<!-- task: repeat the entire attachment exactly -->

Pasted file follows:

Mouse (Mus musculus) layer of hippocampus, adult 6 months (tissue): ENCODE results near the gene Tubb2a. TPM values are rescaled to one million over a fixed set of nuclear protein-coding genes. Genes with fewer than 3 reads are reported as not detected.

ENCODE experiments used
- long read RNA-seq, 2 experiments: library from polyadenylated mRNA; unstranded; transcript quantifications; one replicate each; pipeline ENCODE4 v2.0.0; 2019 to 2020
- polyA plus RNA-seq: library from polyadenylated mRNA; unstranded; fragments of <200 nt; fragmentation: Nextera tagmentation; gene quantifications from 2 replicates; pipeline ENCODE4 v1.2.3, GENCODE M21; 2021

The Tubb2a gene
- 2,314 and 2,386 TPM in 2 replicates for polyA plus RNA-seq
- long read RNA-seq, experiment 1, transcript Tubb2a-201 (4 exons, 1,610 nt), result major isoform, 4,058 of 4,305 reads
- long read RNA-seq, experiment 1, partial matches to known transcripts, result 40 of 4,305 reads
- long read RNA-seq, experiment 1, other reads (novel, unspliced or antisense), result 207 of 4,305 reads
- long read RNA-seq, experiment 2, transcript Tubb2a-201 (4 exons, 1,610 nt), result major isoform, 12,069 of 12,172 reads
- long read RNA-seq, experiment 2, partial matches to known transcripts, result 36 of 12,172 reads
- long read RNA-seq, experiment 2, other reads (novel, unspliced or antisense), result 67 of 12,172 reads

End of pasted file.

Mouse (Mus musculus) layer of hippocampus, adult 6 months (tissue): ENCODE results near the gene Tubb2a. TPM values are rescaled to one million over a fixed set of nuclear protein-coding genes. Genes with fewer than 3 reads are reported as not detected.

ENCODE experiments used
- long read RNA-seq, 2 experiments: library from polyadenylated mRNA; unstranded; transcript quantifications; one replicate each; pipeline ENCODE4 v2.0.0; 2019 to 2020
- polyA plus RNA-seq: library from polyadenylated mRNA; unstranded; fragments of <200 nt; fragmentation: Nextera tagmentation; gene quantifications from 2 replicates; pipeline ENCODE4 v1.2.3, GENCODE M21; 2021

The Tubb2a gene
- 2,314 and 2,386 TPM in 2 replicates for polyA plus RNA-seq
- long read RNA-seq, experiment 1, transcript Tubb2a-201 (4 exons, 1,610 nt), result major isoform, 4,058 of 4,305 reads
- long read RNA-seq, experiment 1, partial matches to known transcripts, result 40 of 4,305 reads
- long read RNA-seq, experiment 1, other reads (novel, unspliced or antisense), result 207 of 4,305 reads
- long read RNA-seq, experiment 2, transcript Tubb2a-201 (4 exons, 1,610 nt), result major isoform, 12,069 of 12,172 reads
- long read RNA-seq, experiment 2, partial matches to known transcripts, result 36 of 12,172 reads
- long read RNA-seq, experiment 2, other reads (novel, unspliced or antisense), result 67 of 12,172 reads